‘I’m nowhere near what they portray me on Netflix’: Prince Charles ‘introduced himself to Scottish politicians by telling them he was completely different from The Crown’
- Scottish Labor leader Anas Sarwar has revealed Prince Charles’ opinion
- Prince of Wales told MSPs at the State Opening of the Scottish Parliament last October
- Normal protocol is that politicians shouldn’t disclose what royals say to them
- Charles has never publicly commented on the four-season production
Prince Charles believes he is “nowhere near” his portrayal in The Crown, a senior politician revealed yesterday.
The next in line to the throne has never commented publicly on the Netflix series, which critics say is riddled with inaccuracies.
But Scottish Labor leader Anas Sarwar has revealed that Charles spoke his mind to MPs when he attended the State Opening of Scotland’s Parliament last October.
Normal protocol is that politicians shouldn’t disclose what royals say to them.
However, at an event at the Edinburgh Fringe, he said that when Charles met MSPs at a multi-faith ceremony in Edinburgh ahead of the state opening, “he came over and said, ‘Hello, nice to meet you all. I’m nowhere near what they make me out to be on Netflix.
Mr Sarwar added: “I thought that was a really interesting way of describing yourself.” He then told the Gilded Balloon audience, “I’m going to get in so much trouble for this because I don’t think you’re meant to have private conversations!” Clarence House declined to comment.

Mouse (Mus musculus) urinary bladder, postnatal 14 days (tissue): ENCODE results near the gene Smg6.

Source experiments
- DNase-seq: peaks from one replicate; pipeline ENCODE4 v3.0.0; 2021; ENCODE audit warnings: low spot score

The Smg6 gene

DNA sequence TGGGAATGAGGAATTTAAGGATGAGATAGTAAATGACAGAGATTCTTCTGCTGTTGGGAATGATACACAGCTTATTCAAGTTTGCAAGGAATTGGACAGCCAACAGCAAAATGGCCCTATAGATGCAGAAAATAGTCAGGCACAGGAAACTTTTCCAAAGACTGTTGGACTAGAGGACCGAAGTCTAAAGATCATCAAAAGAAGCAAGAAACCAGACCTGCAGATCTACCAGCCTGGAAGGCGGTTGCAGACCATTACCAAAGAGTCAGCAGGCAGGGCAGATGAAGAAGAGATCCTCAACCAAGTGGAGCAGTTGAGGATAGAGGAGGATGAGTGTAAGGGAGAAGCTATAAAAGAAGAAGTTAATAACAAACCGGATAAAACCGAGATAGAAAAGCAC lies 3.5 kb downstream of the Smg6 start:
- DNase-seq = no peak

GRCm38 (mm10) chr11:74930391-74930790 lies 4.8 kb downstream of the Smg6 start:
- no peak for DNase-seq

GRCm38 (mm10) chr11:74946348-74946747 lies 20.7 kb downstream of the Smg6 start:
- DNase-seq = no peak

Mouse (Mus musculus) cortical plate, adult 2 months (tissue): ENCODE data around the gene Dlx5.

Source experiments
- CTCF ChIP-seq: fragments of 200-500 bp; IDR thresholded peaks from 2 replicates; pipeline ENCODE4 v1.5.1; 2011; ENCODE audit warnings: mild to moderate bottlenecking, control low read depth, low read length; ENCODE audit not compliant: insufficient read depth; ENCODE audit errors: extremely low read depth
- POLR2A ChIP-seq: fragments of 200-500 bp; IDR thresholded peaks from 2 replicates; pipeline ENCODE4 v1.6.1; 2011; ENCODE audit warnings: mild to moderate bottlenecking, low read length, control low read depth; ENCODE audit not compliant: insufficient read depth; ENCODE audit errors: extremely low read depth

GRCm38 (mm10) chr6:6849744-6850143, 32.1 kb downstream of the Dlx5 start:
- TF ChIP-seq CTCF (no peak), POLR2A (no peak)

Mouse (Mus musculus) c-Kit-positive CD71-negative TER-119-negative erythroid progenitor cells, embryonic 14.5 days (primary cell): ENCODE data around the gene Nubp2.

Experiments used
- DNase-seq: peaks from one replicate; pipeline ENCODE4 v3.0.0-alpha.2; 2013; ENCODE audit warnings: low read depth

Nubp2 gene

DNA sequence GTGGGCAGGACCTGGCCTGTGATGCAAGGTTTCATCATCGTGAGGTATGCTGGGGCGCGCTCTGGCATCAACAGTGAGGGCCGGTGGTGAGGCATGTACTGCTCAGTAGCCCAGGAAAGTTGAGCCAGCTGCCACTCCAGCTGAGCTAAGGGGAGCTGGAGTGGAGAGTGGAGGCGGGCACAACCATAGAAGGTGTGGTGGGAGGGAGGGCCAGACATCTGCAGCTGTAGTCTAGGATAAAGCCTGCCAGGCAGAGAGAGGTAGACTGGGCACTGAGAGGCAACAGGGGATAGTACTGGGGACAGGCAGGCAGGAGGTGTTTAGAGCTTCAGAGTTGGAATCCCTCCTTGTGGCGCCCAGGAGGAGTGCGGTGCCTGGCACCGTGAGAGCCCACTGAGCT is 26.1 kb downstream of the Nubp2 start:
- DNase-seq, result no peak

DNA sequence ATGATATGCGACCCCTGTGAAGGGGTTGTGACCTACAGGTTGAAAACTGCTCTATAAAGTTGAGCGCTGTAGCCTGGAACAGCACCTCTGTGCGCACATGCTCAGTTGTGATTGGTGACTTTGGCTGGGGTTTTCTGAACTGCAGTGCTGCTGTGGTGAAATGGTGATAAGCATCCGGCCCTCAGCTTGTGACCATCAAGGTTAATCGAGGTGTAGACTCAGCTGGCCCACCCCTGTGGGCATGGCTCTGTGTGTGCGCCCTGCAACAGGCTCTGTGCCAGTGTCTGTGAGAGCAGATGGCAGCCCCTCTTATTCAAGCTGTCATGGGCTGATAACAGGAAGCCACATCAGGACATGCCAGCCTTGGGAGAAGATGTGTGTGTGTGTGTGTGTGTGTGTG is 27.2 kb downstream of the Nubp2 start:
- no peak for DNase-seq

Critics have said that The Crown’s account of the failure of Prince Charles’ marriage to Diana during its fourth series was “distorted and at times downright inaccurate” and that viewers were misled into believing its fictionalized account of events.
Prince Charles believes he is “nowhere near” his portrayal in The Crown. Pictured: Actor Josh O’Connor as Prince Charles and Emma Corrin as Princess Diana in season four
Despite reports of concerns at Buckingham Palace over the portrayal of events, Prince Charles has not commented.
During yesterday’s event, Mr Sarwar also said that when they met in Holyrood, Prince Charles joked about the politician’s previous job as a dentist.
Describing him as “very funny”, Mr Sarwar said: “Well, Prince Charles is with the Queen[at the opening of Parliament]and says to me: ‘Dubist the dentist'[attheopeningofparliament)andhesaystome’You’rethedentist'[beiderEröffnungdesParlaments)undersagtzumir:‚DubistderZahnarzt‘[attheopeningofparliament)andhesaystome’You’rethedentist’
The Prince of Wales shared his thoughts on the Netflix show with MSPs at the Scottish Parliament’s State Opening last October. Pictured: arriving at Parliament in October with Camilla, Duchess of Cornwall
‘I said: ‘That’s right, I’m always happy to be there for you’. And he says, “Maybe for the Duchess” and points to her.”
When asked how she responded, he said she “just sort of grimaced.”
When asked about Mr Sarwar’s account of the Netflix exchange, a Clarence House spokesman said: “We do not comment on private conversations.”
One of Netflix’s most popular series, The Crown follows the Queen’s life from her marriage in 1947 to the early 21st century.
During an appearance on The Late Late Show with James Corden last year, Prince Harry said he was comfortable with The Crown’s portrayal of the royal family, noting that while it was “not entirely accurate,” it was a “rough idea.” ‘ from her there is pressure to be a royal.
Meanwhile, Mr Sarwar condemned the criticism he received from pro-independence advocates when he wished Pakistan a happy Independence Day on Sunday.
He said: “It irks me when people try to pretend that Scotland was somehow a victim of the Empire when in fact Scotland was at the heart of the Empire… Regardless of your position on Scottish independence, let’s not pretend or merge that Scotland was somehow colonized or was a victim.’